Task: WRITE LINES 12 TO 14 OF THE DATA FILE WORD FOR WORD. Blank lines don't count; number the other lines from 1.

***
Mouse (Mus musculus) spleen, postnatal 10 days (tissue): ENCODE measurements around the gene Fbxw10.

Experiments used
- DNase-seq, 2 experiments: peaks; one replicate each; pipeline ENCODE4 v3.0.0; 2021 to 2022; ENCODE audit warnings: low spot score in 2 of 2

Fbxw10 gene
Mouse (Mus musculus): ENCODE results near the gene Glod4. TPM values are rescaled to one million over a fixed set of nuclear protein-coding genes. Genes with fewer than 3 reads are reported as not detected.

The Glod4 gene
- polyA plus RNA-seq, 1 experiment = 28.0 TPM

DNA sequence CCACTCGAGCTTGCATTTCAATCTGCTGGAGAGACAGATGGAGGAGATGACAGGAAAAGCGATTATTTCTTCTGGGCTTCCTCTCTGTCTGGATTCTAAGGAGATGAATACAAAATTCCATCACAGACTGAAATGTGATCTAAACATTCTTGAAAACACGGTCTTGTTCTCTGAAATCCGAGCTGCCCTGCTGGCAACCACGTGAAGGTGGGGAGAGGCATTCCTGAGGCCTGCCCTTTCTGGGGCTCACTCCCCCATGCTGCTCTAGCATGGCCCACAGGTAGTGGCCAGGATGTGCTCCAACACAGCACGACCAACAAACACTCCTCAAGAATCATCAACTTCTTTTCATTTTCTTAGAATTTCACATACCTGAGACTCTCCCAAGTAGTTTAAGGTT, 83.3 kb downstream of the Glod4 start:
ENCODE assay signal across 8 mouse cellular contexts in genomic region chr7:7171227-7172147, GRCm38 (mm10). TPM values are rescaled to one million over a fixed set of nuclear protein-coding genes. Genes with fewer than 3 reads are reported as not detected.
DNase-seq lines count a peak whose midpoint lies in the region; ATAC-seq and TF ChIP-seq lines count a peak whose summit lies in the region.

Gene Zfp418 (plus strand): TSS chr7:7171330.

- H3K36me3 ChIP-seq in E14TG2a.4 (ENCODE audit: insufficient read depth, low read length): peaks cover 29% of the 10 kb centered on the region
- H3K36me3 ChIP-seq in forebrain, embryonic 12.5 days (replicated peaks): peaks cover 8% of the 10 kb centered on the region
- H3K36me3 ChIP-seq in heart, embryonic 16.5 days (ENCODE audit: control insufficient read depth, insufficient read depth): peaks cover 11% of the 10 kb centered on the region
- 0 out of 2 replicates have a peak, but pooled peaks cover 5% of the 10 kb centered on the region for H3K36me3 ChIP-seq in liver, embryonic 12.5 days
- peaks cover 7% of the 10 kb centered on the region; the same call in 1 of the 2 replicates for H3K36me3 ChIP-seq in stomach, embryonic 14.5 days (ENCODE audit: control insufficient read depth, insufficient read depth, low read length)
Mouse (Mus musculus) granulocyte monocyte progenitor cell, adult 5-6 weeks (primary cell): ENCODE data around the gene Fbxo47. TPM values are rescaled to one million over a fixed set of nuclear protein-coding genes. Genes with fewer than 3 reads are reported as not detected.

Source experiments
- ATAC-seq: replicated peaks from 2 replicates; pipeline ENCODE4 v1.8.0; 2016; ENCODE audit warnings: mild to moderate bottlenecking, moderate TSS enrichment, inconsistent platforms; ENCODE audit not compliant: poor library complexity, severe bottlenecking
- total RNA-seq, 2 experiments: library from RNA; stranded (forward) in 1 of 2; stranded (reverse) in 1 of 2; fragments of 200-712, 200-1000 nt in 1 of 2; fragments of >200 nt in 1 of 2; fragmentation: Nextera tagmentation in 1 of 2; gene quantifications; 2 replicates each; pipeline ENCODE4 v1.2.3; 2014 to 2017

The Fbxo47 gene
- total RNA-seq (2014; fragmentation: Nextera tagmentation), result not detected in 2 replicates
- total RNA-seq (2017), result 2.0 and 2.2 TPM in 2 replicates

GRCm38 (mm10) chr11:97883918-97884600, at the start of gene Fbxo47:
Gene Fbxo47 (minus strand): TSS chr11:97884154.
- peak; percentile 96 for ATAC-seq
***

- H3K36me3 ChIP-seq in E14TG2a.4 (ENCODE audit: insufficient read depth, low read length): peaks cover 29% of the 10 kb centered on the region
- H3K36me3 ChIP-seq in forebrain, embryonic 12.5 days (replicated peaks): peaks cover 8% of the 10 kb centered on the region
- H3K36me3 ChIP-seq in heart, embryonic 16.5 days (ENCODE audit: control insufficient read depth, insufficient read depth): peaks cover 11% of the 10 kb centered on the region